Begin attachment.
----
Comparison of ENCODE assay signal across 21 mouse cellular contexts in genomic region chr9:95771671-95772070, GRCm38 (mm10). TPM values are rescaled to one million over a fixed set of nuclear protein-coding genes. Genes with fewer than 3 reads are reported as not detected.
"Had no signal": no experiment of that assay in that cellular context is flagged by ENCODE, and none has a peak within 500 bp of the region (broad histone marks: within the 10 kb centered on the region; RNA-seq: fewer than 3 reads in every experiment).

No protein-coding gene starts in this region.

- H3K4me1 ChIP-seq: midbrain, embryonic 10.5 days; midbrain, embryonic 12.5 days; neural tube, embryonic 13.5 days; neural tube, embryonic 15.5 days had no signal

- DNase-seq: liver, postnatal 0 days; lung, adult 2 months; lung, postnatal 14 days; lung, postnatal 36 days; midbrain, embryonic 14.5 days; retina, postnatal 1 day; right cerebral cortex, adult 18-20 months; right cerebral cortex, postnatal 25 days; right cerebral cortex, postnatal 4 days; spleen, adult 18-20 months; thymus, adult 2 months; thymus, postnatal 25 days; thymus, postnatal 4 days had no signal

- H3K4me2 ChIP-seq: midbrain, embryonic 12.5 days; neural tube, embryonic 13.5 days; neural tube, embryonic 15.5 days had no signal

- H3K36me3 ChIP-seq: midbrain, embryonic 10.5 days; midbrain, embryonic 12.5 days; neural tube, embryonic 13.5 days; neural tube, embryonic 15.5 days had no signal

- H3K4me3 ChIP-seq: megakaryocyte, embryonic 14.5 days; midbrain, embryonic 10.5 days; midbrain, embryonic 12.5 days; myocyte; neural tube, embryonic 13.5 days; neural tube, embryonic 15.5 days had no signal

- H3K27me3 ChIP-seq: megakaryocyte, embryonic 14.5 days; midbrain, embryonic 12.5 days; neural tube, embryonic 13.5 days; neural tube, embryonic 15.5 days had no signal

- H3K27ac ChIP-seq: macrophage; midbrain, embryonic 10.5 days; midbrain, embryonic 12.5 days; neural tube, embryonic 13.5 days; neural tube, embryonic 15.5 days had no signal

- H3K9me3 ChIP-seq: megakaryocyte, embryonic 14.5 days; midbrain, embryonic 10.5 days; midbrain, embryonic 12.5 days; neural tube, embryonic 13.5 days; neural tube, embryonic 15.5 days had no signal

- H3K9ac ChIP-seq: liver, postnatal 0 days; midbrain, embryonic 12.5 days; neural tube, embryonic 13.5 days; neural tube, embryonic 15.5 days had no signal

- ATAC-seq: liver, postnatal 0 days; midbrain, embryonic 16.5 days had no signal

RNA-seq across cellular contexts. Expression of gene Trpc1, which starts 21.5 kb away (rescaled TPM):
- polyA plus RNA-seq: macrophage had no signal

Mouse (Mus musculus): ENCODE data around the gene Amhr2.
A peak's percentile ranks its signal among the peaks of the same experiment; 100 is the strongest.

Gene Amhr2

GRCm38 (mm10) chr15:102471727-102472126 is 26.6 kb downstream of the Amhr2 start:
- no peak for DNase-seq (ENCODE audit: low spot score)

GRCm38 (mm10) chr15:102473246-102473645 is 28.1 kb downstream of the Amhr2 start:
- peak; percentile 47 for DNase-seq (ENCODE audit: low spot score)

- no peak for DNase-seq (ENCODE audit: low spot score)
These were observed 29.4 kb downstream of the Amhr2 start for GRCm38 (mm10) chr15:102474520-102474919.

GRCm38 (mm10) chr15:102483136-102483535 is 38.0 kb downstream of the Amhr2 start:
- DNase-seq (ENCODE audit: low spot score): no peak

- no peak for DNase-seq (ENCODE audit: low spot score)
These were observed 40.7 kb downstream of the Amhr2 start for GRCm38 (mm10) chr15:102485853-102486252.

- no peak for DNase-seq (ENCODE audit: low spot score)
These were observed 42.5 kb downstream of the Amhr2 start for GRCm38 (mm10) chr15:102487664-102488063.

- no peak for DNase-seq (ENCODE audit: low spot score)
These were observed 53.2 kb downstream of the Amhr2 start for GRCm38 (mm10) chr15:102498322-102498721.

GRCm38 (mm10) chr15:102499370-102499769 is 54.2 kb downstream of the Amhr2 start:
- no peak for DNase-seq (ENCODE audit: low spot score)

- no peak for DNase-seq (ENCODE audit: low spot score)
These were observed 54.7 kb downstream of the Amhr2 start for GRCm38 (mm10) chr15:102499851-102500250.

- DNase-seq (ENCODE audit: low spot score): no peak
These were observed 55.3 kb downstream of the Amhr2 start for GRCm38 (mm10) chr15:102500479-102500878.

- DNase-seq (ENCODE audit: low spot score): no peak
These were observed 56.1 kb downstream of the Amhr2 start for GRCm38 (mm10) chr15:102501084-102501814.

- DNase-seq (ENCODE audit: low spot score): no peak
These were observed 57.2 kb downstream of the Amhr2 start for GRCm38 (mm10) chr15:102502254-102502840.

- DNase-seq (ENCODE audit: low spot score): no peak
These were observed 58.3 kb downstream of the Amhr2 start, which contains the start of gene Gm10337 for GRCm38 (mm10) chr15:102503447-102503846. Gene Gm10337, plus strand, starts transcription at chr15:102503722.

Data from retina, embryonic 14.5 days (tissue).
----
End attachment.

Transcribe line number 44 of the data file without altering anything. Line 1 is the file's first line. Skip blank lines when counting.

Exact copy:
These were observed 58.3 kb downstream of the Amhr2 start, which contains the start of gene Gm10337 for GRCm38 (mm10) chr15:102503447-102503846. Gene Gm10337, plus strand, starts transcription at chr15:102503722.